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CLASSICAL MUSIC

Possibility rings in a soprano's voice

Defying convention and career-limiting labels, Dawn Upshaw pursues reinvention with a passion.

May 13, 2007|Mark Swed | Times Staff Writer

Annandale-on-Hudson, N.Y. — DAWN UPSHAW, who will sing Lukas Foss' troubling "Time Cycle" with the Los Angeles Philharmonic next weekend, performed these musically far-reaching 1960 settings of deep, dark texts by Auden, Housman, Kafka and Nietzsche last season with the Boston Symphony at Carnegie Hall. It was a sultry fall evening, and the soprano, who has been called the sweetheart of American singers, rendered the topics of time, transience and lust with a naked intensity far removed from her days as the Met's pet soubrette.

"I want more from the physical act of singing," she said the next day. "I have now had so many experiences where I feel one with the production of sound, where I feel now that it is really coming from my feet or somewhere else beyond my voice.

"Any voice teacher, of course, would tell you that is not a very great image. But when my breathing and production of sound feel right and everything is activated, I become exhilarated. I don't want to say it's like a drug high, but it can get to that point for me in a performance. It's like an amazingly sensual -- almost sexual -- experience. Last night would I say that I was gratified in that way? I think certainly through a lot of it, if not every moment."

As things have turned out, at least one voice teacher does approve of that image. When I met again with Upshaw last month, it was here in upstate New York at Bard College, where she heads the vocal program for the school's new music conservatory. Her hair was shorter, shorter even than it had been 16 years ago, when she made "The Girl With Orange Lips" -- a languidly seductive CD in which an angelically innocent voice encounters rich, sensual French song with fresh ardor.

Earlier this year, Upshaw, 46, successfully completed chemotherapy for early-stage breast cancer, and a sliver of gray has given her hair, as it grows in, a silver lining, strongly delineating her facial features and picking up the sparkle in her eyes. Her laugh was easy, but her robust expressions have taken on a new dimension. She remains a radiant soprano, but the nature of that radiance has, over the last two decades, radically changed.

A singer transformed

UPSHAW once seemed the least physical singer on the planet. Now -- in a remarkable transformation -- she might be the most.

She reached the height of her fame in the early '90s on a recording of Henryk Gorecki's Third Symphony. Intended as an expression of inexpressible pain and titled "Symphony of Sorrowful Songs," this hourlong Holocaust symphony, on a Nonesuch CD, transcended horror to provide a glimpse of an ethereal plane. Thanks in great part to Upshaw's beatifically disembodied voice, the disc became a surprise international bestseller, rising high on pop charts and turning her from a modest Mozartean at the Metropolitan Opera into a momentary media sensation.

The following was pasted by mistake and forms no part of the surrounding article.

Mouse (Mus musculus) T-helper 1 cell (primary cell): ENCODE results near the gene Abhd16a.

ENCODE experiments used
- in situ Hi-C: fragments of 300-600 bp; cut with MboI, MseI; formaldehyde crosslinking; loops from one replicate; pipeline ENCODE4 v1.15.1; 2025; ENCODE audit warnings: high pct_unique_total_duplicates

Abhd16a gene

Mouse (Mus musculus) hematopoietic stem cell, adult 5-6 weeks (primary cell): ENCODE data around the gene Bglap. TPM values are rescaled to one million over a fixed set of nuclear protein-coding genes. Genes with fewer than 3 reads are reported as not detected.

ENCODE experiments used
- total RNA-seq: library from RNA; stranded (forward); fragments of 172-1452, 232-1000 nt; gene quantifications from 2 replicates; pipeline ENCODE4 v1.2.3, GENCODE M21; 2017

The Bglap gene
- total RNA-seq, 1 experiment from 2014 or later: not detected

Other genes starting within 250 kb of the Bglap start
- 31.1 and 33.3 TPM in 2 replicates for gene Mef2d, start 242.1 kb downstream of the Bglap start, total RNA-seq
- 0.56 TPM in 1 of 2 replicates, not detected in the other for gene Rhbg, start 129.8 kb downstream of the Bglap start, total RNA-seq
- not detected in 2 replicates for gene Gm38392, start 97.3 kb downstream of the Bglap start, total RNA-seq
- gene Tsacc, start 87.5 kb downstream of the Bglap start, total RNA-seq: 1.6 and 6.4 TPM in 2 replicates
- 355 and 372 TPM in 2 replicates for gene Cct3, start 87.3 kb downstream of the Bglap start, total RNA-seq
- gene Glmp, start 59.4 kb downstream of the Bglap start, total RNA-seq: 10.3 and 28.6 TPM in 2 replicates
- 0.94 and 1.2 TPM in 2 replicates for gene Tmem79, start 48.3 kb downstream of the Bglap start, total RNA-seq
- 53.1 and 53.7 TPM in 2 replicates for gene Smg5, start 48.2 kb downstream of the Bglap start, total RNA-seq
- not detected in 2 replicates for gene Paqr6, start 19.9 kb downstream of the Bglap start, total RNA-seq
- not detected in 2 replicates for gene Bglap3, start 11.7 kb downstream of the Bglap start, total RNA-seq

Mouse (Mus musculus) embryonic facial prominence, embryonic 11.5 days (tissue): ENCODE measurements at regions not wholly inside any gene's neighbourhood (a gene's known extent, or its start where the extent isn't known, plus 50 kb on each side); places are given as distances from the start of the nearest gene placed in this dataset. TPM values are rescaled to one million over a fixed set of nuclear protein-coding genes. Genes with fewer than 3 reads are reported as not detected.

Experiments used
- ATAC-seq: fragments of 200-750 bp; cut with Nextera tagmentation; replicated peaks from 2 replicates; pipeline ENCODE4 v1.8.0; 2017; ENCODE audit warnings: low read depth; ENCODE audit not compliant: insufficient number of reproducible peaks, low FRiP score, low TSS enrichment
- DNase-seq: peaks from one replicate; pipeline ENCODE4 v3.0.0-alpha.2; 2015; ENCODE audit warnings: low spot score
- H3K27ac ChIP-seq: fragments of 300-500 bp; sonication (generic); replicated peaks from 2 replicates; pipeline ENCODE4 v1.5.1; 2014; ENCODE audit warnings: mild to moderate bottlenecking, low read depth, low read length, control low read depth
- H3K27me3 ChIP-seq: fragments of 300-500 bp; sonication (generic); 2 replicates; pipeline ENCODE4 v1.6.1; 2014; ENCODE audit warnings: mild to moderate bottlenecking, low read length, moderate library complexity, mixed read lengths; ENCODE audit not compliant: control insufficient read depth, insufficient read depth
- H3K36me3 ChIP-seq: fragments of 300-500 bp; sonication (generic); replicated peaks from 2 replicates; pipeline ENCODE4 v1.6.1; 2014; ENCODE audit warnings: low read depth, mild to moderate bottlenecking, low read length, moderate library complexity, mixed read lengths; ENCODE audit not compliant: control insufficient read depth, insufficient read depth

Last month at Bard, a hundred miles up the Hudson from New York City, Upshaw was hanging out with a composer who has more recently taken the world by storm: Osvaldo Golijov. Together they ran a workshop for young singers and composers sponsored by Bard and Carnegie Hall.

"The reason to be here and not at other programs," Golijov told students at one of Upshaw's voice seminars, "is that other programs are about power. Hundreds of singers shuttle from opera house to opera house belting. That's great for covering all the 19th century emotions. But we have a whole new range of emotions that is our collective experience. The great thing about Dawn is that her singing can stretch boundaries."

Golijov, whose music is aggressively multicultural, called Upshaw his muse and credited her with "redefining the definition of soprano." "Before I met Dawn," he said, "I had written very little for voice." The first song he wrote for her, "Lua Descolorida" (Colorless Moon) in 1999, was inserted two years later in his breakthrough hit, "La Pasion segun San Marcos" (St. Mark Passion), as a poignant melody representing the tears of the Apostle Peter. Now it serves as one of Golijov's Three Songs for Soprano and Orchestra, which Upshaw will also sing with the Philharmonic.

Upshaw, who comes from Nashville, and Golijov, an Argentine Jew who lives in Boston and picks up cultural influences wherever he goes like a magnet drawing metal flakes, are curious collaborators. The soprano is central to his two major post-"Pasion" works: the opera "Ainadamar," in which she created the role of the actress Margarita Xirgu, and the extravagantly eclectic song cycle "Ayre."

"It's really strange," Upshaw said, "how his music struck a chord deep inside me the first time I heard it. As he was talking to my class, I sat there thinking how amazing it is that he comes from a background so completely different in most ways from my own. And yet you can meet somebody you don't have very much in common with and suddenly find that you share your experiences."

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